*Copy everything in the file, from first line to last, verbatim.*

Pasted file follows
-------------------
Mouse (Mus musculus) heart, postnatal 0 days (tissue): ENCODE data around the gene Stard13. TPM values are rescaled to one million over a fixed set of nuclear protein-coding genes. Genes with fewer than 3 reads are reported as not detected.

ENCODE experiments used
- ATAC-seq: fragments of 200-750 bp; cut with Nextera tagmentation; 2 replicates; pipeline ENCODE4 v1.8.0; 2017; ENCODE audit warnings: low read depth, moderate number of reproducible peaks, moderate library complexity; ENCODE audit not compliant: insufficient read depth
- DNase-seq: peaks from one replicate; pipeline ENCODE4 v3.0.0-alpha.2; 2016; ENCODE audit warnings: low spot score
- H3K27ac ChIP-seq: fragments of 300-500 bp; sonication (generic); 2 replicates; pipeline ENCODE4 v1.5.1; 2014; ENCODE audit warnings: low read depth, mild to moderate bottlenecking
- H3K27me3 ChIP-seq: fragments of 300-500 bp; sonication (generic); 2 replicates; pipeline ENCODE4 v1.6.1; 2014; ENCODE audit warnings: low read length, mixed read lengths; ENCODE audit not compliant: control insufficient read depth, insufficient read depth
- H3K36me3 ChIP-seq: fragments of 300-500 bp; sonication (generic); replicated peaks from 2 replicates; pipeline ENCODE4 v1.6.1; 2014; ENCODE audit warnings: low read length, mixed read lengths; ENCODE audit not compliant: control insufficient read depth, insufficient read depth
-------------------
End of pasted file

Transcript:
Mouse (Mus musculus) heart, postnatal 0 days (tissue): ENCODE data around the gene Stard13. TPM values are rescaled to one million over a fixed set of nuclear protein-coding genes. Genes with fewer than 3 reads are reported as not detected.

ENCODE experiments used
- ATAC-seq: fragments of 200-750 bp; cut with Nextera tagmentation; 2 replicates; pipeline ENCODE4 v1.8.0; 2017; ENCODE audit warnings: low read depth, moderate number of reproducible peaks, moderate library complexity; ENCODE audit not compliant: insufficient read depth
- DNase-seq: peaks from one replicate; pipeline ENCODE4 v3.0.0-alpha.2; 2016; ENCODE audit warnings: low spot score
- H3K27ac ChIP-seq: fragments of 300-500 bp; sonication (generic); 2 replicates; pipeline ENCODE4 v1.5.1; 2014; ENCODE audit warnings: low read depth, mild to moderate bottlenecking
- H3K27me3 ChIP-seq: fragments of 300-500 bp; sonication (generic); 2 replicates; pipeline ENCODE4 v1.6.1; 2014; ENCODE audit warnings: low read length, mixed read lengths; ENCODE audit not compliant: control insufficient read depth, insufficient read depth
- H3K36me3 ChIP-seq: fragments of 300-500 bp; sonication (generic); replicated peaks from 2 replicates; pipeline ENCODE4 v1.6.1; 2014; ENCODE audit warnings: low read length, mixed read lengths; ENCODE audit not compliant: control insufficient read depth, insufficient read depth